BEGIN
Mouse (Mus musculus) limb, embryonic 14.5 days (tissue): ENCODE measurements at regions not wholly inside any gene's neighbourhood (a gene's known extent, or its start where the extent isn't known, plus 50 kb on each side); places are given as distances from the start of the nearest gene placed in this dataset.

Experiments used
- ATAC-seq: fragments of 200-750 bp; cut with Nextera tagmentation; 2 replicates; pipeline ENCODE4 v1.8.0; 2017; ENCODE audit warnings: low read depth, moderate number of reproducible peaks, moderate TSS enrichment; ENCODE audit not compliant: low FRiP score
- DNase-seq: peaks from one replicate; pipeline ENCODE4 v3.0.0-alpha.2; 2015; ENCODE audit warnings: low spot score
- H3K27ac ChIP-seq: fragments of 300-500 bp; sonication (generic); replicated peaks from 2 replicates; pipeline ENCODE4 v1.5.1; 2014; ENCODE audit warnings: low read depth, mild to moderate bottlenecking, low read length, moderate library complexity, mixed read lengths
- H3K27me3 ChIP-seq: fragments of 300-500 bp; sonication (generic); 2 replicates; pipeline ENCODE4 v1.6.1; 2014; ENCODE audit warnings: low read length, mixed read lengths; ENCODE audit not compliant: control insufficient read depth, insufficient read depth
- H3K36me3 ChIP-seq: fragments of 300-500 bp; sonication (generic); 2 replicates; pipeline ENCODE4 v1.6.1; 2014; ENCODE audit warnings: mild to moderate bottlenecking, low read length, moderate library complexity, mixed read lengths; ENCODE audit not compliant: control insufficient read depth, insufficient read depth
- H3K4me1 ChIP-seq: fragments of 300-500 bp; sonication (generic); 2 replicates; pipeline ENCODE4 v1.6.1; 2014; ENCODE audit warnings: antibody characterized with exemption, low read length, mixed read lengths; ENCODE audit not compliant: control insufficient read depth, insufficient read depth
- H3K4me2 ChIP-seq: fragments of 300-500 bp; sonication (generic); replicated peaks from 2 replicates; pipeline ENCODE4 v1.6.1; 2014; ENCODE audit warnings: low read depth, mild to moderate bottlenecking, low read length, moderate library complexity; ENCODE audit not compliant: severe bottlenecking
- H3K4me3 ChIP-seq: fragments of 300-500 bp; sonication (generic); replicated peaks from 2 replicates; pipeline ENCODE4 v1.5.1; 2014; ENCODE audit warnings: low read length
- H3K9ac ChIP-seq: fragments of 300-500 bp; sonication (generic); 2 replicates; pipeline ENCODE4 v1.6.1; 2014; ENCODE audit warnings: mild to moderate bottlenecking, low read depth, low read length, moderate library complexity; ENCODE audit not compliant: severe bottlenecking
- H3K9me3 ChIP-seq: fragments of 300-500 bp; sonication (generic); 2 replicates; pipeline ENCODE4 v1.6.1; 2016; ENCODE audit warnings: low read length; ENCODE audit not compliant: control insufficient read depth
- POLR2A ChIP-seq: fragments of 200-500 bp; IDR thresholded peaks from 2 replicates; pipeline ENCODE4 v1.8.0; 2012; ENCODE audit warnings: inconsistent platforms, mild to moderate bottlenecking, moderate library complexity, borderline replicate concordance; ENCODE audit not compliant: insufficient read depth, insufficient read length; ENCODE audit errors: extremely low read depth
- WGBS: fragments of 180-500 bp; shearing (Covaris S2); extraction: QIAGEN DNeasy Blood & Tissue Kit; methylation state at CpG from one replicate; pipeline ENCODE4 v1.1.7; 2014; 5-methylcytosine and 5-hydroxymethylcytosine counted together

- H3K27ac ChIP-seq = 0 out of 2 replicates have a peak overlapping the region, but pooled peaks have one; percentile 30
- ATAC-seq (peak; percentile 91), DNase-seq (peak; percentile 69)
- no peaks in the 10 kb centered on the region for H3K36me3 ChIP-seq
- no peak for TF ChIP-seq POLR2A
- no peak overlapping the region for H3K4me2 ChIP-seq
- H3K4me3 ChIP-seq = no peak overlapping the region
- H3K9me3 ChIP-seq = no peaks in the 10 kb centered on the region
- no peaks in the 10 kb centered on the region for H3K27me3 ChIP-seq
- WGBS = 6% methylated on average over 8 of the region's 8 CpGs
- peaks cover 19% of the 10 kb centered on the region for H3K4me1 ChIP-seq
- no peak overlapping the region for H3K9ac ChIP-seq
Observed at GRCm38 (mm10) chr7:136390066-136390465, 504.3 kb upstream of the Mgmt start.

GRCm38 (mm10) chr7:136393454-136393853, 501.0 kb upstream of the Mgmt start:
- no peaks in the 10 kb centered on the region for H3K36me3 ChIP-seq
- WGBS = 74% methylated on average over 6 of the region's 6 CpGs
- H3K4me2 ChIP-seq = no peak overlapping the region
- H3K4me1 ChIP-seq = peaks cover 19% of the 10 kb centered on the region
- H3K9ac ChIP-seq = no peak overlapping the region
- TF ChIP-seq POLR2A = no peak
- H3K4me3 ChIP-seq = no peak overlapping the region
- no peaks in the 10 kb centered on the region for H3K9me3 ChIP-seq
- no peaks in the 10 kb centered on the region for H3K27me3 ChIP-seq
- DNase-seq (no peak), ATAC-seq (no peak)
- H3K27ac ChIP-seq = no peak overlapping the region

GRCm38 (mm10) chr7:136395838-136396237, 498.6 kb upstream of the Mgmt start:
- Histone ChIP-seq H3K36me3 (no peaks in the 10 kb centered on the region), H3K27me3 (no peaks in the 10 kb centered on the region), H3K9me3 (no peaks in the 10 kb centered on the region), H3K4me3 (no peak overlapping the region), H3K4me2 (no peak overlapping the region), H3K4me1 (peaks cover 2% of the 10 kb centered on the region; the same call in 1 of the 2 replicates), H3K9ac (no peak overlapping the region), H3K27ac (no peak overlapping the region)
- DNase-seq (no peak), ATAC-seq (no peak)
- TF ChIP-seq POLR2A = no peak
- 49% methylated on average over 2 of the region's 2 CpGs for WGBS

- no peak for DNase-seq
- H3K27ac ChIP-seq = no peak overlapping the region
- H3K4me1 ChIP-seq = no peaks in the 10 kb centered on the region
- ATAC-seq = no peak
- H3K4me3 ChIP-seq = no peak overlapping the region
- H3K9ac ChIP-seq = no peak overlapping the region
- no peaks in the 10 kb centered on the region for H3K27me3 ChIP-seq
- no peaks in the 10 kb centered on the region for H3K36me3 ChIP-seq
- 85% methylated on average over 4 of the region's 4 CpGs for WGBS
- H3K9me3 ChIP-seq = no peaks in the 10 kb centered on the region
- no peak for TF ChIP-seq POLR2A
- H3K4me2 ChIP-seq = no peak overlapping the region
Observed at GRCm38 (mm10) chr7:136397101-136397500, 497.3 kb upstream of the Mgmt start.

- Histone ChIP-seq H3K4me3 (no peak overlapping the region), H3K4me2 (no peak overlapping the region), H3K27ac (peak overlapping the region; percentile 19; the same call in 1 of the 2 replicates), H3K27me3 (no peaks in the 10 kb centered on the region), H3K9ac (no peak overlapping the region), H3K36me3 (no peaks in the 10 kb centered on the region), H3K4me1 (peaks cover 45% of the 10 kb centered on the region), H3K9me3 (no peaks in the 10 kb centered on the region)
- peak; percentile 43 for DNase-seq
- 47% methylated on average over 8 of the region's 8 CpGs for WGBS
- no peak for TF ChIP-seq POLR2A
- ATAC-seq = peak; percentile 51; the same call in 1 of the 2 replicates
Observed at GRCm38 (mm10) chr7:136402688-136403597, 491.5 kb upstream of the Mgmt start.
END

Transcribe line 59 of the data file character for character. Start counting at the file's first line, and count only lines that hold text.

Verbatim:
- 47% methylated on average over 8 of the region's 8 CpGs for WGBS